Sweet Potato and Pumpkin
It’s November and my mind is turning from novels and politics to sweet potatoes and pumpkins. I am starting to plan the Thanksgiving dinner.
Every year it’s the same problem, I far prefer sweet potato pie to pumpkin pie but I can’t do without mashed sweet potatoes with my turkey--which leaves me looking for a way to include pumpkin in our November feast.
Sometimes I put it in the soup. One year it was a pumpkin and peanut soup that sounds awful but was wonderful. Other times I make a pumpkin pie of some sort. Last year it was a tiny pumpkin pie with candied ginger in a graham cracker crust accompanied by homemade pumpkin seed brittle.
This year it’s going to be something a whole lot more fun and a whole lot easier. I’m buying pumpkin pie ice cream from a local artisan ice cream maker and pecan pralines from Pralines by Leon; which you can buy online. I am freezing the pralines in a plastic bag, bashing them with a rolling pin. I am then forming a ball of pumpkin ice cream which I am then rolling in praline crumble and placing in a martini glass.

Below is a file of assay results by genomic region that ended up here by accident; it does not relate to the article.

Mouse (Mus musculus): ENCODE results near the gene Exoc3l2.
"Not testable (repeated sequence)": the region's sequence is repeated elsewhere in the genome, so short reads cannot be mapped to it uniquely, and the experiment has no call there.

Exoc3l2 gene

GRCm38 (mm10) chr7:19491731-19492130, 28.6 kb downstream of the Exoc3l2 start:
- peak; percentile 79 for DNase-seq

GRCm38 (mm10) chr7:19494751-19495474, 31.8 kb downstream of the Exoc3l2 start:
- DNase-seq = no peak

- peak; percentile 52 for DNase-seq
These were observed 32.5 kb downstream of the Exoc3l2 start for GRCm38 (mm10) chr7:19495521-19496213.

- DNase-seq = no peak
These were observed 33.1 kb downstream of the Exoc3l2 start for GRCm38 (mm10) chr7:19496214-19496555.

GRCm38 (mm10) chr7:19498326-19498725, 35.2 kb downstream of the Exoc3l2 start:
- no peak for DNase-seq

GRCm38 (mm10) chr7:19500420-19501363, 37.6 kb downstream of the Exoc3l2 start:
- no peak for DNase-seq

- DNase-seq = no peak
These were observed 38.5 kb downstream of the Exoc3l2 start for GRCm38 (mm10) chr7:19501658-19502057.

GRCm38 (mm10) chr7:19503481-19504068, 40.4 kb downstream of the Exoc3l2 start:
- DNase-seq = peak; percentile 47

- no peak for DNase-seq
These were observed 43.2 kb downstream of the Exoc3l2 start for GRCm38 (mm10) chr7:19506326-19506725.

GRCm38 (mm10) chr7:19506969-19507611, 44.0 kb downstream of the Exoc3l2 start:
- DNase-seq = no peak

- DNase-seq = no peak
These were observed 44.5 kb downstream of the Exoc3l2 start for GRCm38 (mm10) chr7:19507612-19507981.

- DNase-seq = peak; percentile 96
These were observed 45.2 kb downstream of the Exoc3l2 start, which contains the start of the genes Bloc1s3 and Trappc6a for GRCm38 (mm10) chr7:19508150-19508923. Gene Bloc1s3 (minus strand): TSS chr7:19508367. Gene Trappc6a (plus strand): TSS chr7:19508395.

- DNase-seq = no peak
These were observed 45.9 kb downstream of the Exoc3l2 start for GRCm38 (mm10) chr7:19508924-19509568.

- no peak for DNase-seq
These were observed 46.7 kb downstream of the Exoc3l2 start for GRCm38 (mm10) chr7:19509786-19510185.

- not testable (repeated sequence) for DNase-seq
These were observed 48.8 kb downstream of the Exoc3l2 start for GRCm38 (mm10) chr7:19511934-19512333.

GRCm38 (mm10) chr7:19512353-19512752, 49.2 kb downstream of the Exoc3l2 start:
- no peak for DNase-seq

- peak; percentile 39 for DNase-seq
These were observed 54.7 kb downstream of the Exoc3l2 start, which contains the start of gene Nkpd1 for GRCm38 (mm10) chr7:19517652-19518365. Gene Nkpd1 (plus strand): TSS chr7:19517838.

I am topping that with a hot chocolate sauce and sticking another praline on the back to look like a turkey tail in full fan.
I like my pureed sweet potatoes with brown sugar and bourbon as the dominant flavors, and just a little cinnamon and nutmeg and allspice. I also like to add the tiniest bit of butter. And I whip them with a hand held electric mixer because the stringy parts get wrapped around the mixer blade and out of your puree.
This year I’m making corn chowder for my soup and I’m using prosciotto from Benton’s hams to flavor and garnish it.
What ever soup you make try serving it with toast leaves. All you need is thin white bread, a rolling pin, and some small leaf shaped cookie cutters. Roll the bread flat. Stamp out leaf shapes with cookie cutters. Place the leaves on a cookie sheet in a slow oven till browned.
You can float a single leaf in the center of a bowl or put several on the plate beneath the soup bowl.
This is my twenty-second Thanksgiving with my daughter. My best friend Mimi ,who’s coming down with her husband and kids, have spent near to thirty Thanksgivings together. It has become our touchstone.
Herb crisps, cheese straws, and dates stuffed with cream cheese, when these are passing on a silver tray I know it’s Thanksgiving. And when I’m ironing the white napkins getting ready to set the table I remember how deeply and how long I have l loved the guests who are coming.